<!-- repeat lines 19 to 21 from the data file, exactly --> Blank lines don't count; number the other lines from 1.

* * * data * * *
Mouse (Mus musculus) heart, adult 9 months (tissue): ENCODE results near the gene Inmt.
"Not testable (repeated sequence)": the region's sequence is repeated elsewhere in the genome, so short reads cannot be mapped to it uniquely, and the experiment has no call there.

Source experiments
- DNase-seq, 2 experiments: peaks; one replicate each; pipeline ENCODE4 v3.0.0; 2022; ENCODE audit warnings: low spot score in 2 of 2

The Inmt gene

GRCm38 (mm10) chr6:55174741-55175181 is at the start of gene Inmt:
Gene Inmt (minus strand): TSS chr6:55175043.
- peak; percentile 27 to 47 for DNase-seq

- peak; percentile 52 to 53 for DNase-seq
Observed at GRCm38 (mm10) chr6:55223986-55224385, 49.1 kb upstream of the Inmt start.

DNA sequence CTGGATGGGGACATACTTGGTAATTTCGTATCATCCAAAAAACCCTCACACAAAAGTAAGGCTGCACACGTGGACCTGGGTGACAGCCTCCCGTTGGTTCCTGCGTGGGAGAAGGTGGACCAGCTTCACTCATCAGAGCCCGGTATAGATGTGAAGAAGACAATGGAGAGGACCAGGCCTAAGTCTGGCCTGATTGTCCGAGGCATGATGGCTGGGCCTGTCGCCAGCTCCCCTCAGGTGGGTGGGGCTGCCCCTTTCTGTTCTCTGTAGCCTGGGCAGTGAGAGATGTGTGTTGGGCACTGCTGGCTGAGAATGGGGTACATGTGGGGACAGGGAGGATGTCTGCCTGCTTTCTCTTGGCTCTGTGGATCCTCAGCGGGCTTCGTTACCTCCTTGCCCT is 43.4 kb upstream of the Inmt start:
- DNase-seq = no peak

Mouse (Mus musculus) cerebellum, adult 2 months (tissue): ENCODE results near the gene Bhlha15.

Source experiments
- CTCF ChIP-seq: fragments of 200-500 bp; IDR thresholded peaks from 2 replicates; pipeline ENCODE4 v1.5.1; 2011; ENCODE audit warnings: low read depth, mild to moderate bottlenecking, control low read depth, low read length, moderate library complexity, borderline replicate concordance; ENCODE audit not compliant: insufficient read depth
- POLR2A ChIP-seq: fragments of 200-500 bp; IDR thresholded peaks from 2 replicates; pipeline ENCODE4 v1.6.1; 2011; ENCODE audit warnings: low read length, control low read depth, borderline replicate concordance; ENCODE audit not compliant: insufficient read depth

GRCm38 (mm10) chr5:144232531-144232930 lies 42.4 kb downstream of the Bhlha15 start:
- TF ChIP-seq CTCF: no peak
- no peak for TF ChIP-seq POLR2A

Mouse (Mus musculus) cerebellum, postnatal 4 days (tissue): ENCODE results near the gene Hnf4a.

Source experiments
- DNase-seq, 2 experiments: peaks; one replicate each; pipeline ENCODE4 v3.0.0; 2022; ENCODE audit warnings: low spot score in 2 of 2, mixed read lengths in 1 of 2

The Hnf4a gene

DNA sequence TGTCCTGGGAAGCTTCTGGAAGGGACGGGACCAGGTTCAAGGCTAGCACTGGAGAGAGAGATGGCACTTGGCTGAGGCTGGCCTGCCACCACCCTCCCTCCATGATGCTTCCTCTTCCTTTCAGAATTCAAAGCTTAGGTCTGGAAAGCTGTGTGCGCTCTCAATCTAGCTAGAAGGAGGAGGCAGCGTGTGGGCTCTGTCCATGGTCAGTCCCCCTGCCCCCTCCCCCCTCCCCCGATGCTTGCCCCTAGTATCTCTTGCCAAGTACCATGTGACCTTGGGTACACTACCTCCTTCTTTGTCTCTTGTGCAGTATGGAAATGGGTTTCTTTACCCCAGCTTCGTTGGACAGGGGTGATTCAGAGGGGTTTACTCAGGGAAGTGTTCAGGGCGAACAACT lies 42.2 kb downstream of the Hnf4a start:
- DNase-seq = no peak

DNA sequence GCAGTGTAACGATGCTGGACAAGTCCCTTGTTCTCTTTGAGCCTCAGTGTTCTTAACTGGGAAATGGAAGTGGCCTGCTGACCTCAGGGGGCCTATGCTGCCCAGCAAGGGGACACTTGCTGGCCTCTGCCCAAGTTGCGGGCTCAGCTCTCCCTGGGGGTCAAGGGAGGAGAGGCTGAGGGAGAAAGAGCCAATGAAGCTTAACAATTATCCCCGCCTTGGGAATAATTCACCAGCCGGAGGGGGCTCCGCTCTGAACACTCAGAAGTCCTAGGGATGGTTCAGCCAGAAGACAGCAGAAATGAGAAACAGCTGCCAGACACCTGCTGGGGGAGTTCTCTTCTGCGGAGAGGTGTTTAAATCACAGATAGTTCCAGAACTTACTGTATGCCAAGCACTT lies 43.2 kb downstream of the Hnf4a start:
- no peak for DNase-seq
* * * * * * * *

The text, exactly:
- no peak for TF ChIP-seq POLR2A

Mouse (Mus musculus) cerebellum, postnatal 4 days (tissue): ENCODE results near the gene Hnf4a.

Source experiments